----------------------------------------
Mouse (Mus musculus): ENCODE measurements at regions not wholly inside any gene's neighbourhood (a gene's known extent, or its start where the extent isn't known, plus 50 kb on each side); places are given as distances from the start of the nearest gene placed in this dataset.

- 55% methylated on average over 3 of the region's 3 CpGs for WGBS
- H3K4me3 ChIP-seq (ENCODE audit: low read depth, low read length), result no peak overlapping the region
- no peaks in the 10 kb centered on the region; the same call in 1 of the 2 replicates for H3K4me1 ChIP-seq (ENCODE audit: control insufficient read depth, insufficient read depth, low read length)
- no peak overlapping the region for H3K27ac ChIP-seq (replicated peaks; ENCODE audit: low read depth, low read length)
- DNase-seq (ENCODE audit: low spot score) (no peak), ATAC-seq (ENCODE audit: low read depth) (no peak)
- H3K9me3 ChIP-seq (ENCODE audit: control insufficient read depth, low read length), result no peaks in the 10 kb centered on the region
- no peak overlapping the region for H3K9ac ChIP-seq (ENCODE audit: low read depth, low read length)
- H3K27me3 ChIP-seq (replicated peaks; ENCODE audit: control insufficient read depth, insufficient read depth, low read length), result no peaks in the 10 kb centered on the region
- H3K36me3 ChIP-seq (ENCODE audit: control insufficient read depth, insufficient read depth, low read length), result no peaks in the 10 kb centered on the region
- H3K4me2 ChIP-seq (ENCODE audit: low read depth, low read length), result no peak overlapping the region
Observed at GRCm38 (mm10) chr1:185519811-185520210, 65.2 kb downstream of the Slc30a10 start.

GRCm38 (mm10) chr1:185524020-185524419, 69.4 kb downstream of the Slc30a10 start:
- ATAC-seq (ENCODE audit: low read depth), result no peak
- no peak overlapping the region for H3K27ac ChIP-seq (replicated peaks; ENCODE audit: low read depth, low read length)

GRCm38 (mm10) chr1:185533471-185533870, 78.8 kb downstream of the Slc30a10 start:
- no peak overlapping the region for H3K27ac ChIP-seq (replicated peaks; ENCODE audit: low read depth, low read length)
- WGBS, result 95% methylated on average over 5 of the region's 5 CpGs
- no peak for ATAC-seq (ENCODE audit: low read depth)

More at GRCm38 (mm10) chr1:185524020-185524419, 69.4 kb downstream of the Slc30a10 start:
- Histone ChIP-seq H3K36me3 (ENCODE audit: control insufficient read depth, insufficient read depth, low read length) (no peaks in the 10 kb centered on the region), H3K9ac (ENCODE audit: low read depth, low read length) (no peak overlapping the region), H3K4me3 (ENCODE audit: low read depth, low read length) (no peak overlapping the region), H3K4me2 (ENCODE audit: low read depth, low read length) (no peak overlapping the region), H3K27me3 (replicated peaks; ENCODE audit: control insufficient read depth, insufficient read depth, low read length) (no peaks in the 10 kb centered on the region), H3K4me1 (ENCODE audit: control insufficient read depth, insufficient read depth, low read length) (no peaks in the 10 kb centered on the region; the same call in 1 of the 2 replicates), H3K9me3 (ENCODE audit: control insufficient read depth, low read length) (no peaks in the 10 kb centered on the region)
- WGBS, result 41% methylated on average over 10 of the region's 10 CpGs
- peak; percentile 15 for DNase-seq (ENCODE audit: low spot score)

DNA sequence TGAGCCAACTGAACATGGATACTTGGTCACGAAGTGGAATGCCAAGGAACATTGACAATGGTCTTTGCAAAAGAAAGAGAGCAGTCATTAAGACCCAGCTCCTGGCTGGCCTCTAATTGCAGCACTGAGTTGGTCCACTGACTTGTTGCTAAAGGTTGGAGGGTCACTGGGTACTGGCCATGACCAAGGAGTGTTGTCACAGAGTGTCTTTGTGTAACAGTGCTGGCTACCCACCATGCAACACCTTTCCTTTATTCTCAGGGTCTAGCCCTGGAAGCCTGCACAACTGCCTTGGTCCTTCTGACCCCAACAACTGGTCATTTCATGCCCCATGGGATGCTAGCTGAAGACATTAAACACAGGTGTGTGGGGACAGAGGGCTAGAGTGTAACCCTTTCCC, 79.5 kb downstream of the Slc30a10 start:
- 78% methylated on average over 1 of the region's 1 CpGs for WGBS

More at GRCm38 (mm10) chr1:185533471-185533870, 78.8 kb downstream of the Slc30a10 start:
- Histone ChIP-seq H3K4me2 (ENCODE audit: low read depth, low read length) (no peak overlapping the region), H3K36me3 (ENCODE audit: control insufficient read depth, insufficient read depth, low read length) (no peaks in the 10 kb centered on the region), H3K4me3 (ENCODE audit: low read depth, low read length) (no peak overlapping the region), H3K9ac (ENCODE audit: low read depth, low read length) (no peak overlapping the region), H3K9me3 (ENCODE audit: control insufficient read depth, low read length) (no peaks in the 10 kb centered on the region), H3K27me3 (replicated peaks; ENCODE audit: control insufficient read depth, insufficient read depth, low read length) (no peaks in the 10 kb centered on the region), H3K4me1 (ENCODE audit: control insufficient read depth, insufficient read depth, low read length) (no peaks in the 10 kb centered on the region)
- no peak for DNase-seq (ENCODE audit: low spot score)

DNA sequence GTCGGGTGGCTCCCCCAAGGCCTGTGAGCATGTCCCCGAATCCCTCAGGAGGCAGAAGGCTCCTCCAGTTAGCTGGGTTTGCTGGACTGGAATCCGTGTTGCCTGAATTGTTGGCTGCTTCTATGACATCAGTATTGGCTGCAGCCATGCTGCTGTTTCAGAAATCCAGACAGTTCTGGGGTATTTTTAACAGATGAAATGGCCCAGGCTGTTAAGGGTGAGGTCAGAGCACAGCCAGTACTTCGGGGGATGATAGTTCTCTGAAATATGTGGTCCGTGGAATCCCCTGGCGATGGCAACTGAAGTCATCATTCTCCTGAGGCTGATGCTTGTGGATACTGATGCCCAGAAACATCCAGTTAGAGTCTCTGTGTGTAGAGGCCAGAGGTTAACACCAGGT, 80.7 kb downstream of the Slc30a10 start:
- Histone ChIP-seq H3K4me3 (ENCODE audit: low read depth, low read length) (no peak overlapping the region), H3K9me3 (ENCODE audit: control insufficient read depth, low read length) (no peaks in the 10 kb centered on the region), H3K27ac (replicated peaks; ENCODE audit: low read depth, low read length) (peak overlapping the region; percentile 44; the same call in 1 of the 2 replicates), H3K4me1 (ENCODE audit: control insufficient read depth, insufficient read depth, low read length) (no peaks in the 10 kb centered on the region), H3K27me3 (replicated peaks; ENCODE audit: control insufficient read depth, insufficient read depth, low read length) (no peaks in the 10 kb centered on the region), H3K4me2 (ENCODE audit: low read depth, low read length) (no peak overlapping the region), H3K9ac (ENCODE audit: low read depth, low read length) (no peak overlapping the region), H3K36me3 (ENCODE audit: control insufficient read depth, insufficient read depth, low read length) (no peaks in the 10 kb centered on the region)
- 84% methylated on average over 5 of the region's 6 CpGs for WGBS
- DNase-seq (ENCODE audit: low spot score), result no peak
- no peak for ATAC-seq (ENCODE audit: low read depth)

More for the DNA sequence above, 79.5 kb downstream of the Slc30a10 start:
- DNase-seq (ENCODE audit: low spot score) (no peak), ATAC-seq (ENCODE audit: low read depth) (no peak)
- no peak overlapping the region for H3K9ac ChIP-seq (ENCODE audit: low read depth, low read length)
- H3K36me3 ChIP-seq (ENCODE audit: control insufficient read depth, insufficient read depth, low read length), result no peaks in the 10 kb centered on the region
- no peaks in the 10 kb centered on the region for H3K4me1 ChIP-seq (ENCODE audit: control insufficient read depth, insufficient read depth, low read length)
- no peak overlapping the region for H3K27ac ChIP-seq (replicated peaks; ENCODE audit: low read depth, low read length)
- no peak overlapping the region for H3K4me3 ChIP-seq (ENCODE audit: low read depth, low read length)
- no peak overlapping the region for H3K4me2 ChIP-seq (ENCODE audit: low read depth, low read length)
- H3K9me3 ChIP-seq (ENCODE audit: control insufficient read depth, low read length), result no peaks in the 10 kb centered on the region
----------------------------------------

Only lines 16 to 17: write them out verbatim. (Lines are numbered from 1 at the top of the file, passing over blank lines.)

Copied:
GRCm38 (mm10) chr1:185533471-185533870, 78.8 kb downstream of the Slc30a10 start:
- no peak overlapping the region for H3K27ac ChIP-seq (replicated peaks; ENCODE audit: low read depth, low read length)